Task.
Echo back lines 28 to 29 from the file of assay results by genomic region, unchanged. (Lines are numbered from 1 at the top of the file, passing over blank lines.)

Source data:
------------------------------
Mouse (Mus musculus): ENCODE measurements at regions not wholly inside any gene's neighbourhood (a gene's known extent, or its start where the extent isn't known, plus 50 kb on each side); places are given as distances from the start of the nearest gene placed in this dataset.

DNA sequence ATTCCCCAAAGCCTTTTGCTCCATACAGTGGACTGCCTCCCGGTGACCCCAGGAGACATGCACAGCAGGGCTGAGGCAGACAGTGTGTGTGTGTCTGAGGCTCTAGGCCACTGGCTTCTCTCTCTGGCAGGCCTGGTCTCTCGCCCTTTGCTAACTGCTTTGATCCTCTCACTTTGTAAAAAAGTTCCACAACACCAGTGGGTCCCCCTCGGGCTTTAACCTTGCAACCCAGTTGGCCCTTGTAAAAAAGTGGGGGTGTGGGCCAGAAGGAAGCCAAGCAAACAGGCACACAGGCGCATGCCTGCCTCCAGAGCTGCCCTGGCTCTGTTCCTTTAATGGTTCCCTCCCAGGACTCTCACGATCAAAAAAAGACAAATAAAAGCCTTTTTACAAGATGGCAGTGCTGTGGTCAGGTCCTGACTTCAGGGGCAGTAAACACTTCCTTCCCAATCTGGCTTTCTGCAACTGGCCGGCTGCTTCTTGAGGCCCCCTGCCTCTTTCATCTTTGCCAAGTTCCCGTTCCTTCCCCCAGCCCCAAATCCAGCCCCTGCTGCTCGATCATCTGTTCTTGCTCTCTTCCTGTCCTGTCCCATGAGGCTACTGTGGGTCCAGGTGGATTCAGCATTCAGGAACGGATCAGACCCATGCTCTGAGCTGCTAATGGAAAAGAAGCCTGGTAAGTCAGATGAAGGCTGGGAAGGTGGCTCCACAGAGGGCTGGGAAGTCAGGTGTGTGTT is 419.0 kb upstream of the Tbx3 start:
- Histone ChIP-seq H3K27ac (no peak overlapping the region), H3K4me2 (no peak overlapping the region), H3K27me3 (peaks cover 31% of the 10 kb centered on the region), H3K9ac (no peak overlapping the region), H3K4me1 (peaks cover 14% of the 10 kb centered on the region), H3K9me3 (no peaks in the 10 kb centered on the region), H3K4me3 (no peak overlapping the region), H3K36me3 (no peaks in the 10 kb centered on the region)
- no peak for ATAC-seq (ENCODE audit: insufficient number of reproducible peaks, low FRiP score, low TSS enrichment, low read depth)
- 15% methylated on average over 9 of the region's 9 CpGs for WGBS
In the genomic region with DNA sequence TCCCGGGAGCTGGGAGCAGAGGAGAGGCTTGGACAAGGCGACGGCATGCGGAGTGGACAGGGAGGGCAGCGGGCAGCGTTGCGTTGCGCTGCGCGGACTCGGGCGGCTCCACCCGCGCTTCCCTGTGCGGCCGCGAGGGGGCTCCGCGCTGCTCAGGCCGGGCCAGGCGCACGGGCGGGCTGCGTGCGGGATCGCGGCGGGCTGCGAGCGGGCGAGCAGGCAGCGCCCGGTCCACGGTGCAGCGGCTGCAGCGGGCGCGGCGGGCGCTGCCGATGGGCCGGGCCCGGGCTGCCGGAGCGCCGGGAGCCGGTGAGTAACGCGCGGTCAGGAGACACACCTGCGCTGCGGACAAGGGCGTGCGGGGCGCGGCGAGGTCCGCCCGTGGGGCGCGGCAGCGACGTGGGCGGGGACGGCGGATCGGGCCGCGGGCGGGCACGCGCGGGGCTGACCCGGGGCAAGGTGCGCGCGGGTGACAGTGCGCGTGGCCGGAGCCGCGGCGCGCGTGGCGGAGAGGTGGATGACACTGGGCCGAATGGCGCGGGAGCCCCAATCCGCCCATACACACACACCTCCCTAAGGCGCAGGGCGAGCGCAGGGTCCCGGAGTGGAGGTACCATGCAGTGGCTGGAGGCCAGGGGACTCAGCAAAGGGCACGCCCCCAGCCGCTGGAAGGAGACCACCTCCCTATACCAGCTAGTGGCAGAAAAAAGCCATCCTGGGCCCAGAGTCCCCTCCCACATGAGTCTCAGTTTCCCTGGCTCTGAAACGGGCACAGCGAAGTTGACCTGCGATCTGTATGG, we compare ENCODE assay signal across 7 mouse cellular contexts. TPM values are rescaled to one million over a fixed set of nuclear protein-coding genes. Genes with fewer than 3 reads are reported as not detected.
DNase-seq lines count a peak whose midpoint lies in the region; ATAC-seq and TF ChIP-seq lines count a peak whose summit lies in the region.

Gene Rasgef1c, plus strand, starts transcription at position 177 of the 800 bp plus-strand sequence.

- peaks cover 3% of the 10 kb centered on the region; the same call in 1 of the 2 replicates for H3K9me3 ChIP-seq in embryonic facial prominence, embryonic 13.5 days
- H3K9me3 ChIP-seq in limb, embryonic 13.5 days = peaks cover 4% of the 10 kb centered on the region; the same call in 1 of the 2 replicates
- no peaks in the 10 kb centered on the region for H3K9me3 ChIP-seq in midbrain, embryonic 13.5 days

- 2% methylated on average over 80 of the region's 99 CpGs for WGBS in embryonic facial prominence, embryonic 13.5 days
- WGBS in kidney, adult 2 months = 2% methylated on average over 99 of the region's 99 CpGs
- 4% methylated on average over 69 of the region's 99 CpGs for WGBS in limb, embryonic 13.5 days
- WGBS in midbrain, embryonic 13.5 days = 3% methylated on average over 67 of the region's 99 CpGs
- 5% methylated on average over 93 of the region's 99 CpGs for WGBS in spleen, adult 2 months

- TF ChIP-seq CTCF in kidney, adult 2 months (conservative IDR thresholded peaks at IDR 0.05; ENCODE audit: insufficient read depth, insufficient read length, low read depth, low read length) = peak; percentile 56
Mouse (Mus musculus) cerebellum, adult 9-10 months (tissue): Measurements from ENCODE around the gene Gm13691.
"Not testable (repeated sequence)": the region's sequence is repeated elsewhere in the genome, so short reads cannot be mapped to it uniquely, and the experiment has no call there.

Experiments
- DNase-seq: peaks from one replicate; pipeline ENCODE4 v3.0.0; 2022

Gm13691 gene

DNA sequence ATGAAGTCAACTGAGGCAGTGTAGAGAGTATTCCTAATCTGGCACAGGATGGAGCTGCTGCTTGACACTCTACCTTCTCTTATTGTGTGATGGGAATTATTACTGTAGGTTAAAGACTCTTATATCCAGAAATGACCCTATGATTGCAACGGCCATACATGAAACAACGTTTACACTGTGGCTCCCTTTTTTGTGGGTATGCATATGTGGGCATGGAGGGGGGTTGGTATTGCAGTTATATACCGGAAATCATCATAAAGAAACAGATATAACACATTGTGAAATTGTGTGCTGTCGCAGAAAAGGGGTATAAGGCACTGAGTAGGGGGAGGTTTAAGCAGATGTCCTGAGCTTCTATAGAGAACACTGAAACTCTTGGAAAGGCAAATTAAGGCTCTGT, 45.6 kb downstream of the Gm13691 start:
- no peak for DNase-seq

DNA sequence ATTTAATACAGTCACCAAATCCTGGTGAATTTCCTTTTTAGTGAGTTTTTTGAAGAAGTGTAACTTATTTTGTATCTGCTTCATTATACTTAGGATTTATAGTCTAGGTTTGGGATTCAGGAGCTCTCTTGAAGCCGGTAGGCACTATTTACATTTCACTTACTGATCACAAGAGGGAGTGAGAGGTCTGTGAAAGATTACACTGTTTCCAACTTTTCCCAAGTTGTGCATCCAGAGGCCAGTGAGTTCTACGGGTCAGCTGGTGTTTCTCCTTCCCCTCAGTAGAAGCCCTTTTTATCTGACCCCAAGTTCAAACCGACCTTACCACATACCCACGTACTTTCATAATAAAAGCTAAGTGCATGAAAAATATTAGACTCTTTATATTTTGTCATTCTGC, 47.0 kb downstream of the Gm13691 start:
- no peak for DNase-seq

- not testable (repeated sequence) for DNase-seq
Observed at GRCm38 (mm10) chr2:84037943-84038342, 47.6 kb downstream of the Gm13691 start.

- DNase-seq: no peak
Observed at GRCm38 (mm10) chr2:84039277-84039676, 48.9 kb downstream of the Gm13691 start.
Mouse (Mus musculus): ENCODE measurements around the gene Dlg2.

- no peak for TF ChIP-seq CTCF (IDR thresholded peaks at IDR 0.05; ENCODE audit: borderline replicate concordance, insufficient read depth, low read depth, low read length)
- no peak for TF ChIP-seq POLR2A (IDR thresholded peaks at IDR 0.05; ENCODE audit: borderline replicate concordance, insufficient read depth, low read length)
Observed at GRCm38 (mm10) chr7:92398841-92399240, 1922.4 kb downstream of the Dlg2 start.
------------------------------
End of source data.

Observed at GRCm38 (mm10) chr2:84037943-84038342, 47.6 kb downstream of the Gm13691 start.

- DNase-seq: no peak